Determinants of Injury and Death in Canadian Firefighters

Occupational injury is a significant concern facing the Canadian workforce resulting in lost work time and income, medical expenses, compensation costs, and long-term health problems or disability. Previous research has shown health risks associated with employment as a firefighter, and exposure to a variety of injury-related hazards in the course of their occupation. Extreme temperatures, toxic substances, strenuous physical labour, violence and other traumatic events are potential risks that firefighters may experience when responding to emergency situations.

The purpose of this report is to describe injury, disease and death among Canadian firefighters. The report aims to help the reader to understand the causes of injury, disease and death among Canadian firefighters through an extensive review of previous research, as well as a detailed analysis of injury claims data. Claims data from the Association of Workers’ Compensation Boards of Canada (AWCBC) and WorkSafeBC for the years 2006 to 2015 for professional and volunteer firefighters are presented to define priority issues for targeted health promotion and injury prevention interventions.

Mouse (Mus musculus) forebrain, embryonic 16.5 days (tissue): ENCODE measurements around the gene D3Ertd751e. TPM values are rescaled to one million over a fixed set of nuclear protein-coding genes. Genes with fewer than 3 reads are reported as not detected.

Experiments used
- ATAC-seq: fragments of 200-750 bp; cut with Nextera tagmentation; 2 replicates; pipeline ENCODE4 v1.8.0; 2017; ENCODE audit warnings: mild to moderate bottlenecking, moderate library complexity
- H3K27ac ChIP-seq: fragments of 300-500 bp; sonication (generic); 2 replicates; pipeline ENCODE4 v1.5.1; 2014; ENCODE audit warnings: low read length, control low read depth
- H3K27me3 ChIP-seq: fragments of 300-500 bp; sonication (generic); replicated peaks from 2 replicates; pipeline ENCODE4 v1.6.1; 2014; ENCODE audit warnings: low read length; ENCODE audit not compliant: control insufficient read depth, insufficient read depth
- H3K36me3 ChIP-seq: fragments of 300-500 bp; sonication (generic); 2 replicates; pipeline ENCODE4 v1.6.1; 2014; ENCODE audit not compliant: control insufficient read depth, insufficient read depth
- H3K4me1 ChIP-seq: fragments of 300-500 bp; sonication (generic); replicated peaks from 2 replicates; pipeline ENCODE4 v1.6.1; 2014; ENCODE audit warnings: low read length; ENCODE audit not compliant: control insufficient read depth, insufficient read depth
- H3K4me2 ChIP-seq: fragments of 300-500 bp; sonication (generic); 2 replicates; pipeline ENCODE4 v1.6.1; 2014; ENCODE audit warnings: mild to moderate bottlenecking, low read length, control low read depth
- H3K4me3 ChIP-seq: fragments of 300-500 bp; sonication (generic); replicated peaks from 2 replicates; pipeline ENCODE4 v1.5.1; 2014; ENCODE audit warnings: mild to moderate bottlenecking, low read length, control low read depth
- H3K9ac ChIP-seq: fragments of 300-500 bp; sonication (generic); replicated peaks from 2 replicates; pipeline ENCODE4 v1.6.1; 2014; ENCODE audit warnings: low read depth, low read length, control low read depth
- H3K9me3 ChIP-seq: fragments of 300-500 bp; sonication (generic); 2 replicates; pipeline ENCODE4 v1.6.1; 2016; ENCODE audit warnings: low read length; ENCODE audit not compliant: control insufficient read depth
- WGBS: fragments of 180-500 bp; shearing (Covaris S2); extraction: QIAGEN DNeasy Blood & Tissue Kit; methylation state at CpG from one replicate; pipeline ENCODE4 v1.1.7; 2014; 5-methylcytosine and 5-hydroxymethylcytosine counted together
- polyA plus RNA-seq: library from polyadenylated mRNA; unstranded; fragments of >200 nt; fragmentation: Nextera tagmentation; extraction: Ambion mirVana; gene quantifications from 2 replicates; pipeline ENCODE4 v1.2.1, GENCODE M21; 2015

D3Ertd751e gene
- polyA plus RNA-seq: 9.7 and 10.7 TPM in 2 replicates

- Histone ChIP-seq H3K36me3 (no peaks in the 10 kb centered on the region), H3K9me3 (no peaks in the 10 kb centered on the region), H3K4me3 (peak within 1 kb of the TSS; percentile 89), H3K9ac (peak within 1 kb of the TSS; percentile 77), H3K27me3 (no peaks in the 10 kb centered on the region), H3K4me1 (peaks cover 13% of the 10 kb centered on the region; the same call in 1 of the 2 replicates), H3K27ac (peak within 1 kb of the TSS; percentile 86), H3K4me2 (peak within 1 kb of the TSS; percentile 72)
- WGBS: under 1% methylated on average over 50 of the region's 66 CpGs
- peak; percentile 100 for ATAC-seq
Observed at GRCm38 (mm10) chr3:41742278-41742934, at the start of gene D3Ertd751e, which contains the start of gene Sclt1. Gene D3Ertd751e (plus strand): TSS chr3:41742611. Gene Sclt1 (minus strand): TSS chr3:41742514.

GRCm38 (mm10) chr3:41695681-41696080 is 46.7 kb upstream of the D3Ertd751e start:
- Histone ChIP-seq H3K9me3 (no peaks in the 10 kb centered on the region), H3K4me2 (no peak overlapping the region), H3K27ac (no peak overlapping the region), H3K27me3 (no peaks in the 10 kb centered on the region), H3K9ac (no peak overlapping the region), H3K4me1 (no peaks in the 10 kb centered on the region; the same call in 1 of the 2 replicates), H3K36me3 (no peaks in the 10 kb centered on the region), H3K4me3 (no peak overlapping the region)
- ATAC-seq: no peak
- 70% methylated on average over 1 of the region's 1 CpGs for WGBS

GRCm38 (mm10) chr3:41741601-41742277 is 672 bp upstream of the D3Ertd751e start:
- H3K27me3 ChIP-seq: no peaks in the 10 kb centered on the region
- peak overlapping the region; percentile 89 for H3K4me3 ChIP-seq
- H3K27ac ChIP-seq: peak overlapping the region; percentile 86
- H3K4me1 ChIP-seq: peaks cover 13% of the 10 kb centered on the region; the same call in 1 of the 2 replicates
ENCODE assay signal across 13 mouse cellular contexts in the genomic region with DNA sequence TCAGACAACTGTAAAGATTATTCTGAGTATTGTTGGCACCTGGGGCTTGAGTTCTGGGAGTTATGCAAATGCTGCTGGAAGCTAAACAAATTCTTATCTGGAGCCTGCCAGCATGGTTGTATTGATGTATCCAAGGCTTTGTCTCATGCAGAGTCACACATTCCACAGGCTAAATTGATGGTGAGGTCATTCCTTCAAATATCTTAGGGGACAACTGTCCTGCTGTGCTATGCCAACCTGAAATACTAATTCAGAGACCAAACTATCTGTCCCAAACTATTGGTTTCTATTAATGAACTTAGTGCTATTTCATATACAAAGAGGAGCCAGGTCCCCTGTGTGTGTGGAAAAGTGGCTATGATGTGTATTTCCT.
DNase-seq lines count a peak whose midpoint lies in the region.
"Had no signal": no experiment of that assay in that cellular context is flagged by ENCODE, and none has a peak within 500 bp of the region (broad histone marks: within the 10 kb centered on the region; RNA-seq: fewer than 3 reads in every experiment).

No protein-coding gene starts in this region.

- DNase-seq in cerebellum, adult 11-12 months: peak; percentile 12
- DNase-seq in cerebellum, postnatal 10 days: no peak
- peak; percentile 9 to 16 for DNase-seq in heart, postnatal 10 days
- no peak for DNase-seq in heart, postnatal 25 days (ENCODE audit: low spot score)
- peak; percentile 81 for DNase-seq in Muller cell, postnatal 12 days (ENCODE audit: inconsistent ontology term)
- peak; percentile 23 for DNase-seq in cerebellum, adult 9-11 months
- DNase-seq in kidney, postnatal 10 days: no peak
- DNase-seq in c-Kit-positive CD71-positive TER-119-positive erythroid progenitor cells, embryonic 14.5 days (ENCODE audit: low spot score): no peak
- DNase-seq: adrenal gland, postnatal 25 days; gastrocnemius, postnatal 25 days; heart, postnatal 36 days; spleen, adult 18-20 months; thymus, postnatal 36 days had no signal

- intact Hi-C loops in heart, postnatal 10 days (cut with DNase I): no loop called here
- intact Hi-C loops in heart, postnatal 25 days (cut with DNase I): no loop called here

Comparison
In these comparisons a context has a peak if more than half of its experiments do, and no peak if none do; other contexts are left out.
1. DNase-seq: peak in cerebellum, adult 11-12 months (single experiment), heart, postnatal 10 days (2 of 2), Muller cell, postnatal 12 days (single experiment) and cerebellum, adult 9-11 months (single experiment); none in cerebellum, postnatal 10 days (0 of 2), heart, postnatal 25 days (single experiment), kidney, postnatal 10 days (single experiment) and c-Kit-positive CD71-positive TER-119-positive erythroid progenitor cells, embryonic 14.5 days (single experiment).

This study was a joint report with BCIRPU researchers, fire chiefs from the City of Surrey, and academics from the University of British Columbia, University of the Fraser Valley, and Wilfred Laurier University. It was funded by the 2017 Motorola Solutions Foundation grant program. Read more at the University of the Fraser Valley’s Centre for Public Safety and Criminal Justice Research.

Infographic (PDF)

Podcast—Firefighting in Canada, December 3, 2018 (29:11)

Note: A previous version of this report had an error in the annual rate of fatality claims by firefighters in Canada between 2006 and 2015. We apologize for any convenience this may have caused.

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